At Qatar’s World Cup, Where Politics and Pleasure Collide


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A smiling ghost emerged from the floor. La’eeb, the mascot of this year’s World Cup in Qatar, is a disembodied figure in a thobe, the white dress favored by men on the Arabian Peninsula. It materialized during the tournament’s opening ceremony, sometime after Morgan Freeman asked Ghanim al-Muftah, a Qatari YouTuber who was born without legs, if he was welcome in the country — he was — and before Jung Kook, from the Korean boy band group BTS, sent the mostly Qatari crowd into conservative ecstasy mode. La’eeb drifted across a floodlit plain populated by previous mascots, all the way to World Cup Willie, a teddy bear lion used by England fourteen tournaments ago. For soccer fans, every replay of the World Cup, first staged in Uruguay in 1930, brings immediate associations: Pavarotti singing “Nessun Dorma” in Italy in 1990; the vuvuzelas of South Africa, in 2010. The Qatari edition was born in corruption, paid for with hydrocarbons and built on the labor of hundreds of thousands of workers imported from the Global South and often mistreated in one of the smallest and richest countries on earth. According to FIFA, who owns the World Cup, La’eeb was from a “parallel-verse talisman that is indescribable.” Everyone was encouraged to find their own meaning, even if that meaning was death.

The first ten days of the World Cup in Qatar were football as it is, not as you want it to be. It was sales, closed and transactional. I saw great goals. I drank a coke and paid with my Visa card. I lined up for the adidas store. Everything was brand new, air-conditioned and covered in an almost invisible layer of pale desert dust. I was safe and sometimes happy, mostly from the people I met. It was a case of situational ethics, in which the spontaneity and empathy of the world’s most popular sport was disrupted and altered by the circumstances in which it was played.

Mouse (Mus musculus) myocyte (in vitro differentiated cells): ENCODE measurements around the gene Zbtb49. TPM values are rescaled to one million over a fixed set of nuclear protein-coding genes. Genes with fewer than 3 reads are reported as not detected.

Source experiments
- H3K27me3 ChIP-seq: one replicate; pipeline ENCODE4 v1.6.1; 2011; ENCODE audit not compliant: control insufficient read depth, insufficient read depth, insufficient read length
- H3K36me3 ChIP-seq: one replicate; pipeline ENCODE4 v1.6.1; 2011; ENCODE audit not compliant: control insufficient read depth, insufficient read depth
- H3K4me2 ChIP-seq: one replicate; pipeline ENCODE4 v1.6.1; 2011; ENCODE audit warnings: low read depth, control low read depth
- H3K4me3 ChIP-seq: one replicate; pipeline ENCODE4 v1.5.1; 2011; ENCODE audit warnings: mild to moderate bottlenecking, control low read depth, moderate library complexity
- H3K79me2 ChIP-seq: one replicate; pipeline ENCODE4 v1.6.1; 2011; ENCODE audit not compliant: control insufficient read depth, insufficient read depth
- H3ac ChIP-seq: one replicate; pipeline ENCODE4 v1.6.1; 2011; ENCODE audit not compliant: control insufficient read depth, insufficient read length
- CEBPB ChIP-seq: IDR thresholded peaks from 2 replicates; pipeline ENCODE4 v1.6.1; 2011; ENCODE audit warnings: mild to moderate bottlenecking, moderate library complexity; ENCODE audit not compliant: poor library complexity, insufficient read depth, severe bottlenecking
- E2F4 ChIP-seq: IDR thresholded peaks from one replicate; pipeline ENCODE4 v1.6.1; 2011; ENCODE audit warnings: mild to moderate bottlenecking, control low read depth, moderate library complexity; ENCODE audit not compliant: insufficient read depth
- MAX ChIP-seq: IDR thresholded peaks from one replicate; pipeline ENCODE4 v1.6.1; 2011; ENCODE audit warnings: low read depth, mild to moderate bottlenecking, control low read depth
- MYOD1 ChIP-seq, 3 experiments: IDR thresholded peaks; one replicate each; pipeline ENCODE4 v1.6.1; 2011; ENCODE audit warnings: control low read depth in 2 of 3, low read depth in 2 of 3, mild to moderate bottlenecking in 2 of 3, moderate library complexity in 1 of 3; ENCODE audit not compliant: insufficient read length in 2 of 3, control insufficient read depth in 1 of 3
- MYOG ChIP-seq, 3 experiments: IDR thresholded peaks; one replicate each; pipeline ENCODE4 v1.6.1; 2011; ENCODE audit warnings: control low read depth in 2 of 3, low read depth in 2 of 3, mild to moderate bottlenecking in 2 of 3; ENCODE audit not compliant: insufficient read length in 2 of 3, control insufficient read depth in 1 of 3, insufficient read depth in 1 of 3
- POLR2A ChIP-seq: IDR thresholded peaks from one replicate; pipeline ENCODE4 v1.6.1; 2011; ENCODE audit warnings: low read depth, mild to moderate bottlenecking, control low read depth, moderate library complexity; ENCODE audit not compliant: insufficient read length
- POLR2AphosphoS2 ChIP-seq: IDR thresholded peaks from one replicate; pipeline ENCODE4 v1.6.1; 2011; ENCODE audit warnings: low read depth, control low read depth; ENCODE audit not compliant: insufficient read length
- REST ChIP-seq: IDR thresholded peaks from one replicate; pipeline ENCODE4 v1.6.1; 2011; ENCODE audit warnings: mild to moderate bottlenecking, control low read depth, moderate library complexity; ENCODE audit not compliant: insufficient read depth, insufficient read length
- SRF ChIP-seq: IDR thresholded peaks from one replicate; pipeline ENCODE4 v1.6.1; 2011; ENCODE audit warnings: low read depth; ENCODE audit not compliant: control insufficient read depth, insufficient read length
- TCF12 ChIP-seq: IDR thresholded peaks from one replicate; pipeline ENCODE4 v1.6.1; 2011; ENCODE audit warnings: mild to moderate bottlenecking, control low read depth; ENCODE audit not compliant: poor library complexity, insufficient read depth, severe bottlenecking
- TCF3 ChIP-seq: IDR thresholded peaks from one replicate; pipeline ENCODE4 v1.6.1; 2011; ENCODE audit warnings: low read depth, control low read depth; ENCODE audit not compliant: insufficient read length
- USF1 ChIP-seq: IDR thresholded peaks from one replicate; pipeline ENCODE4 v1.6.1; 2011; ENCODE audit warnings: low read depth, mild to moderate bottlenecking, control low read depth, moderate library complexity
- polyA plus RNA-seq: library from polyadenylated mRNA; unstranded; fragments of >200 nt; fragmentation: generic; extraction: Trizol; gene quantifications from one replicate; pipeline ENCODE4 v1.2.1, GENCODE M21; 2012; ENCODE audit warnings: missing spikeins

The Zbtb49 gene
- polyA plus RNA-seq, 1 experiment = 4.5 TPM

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When I arrived for the opening match at Al Bait Stadium, which stands alone in the desert, a towering industrial Bedouin tent confection, I knelt down to pluck a sprig of perfect grass just to check if it was real. It smelled like nothing at all. (The World Cup pitch is a trademark marine paspalum imported from the United States; each pitch is irrigated with ten thousand liters of desalinated water a day.) There was camel shit, and it was real, too. At night in the capital, Doha, you’re never more than ten yards from a crowd marshal waving a green or red baton, showing you where to go. The scores of the current games were projected onto the hills of skyscrapers flashing across the city. It was like in a QR code.

Qatar is smaller than Connecticut. All but three teams were based in Doha and, unlike any previous World Cup, it was possible to attend more than one match per day. The whole world was there, generally in small proportions. I met a Mexican couple in the sparkling new subway grumbling about the lack of beer. “The beer is the atmosphere,” said one of them. Canadian fans discussed electronic surveillance rumors. (German officials advised visitors to wipe their phones after using Qatar’s Hayya app, which functioned as both a visa and a tournament pass.) Wales supporters were ordered to remove their rainbow hats.

To host, Qatar underwent a construction boom during which an unknown number of migrant workers died.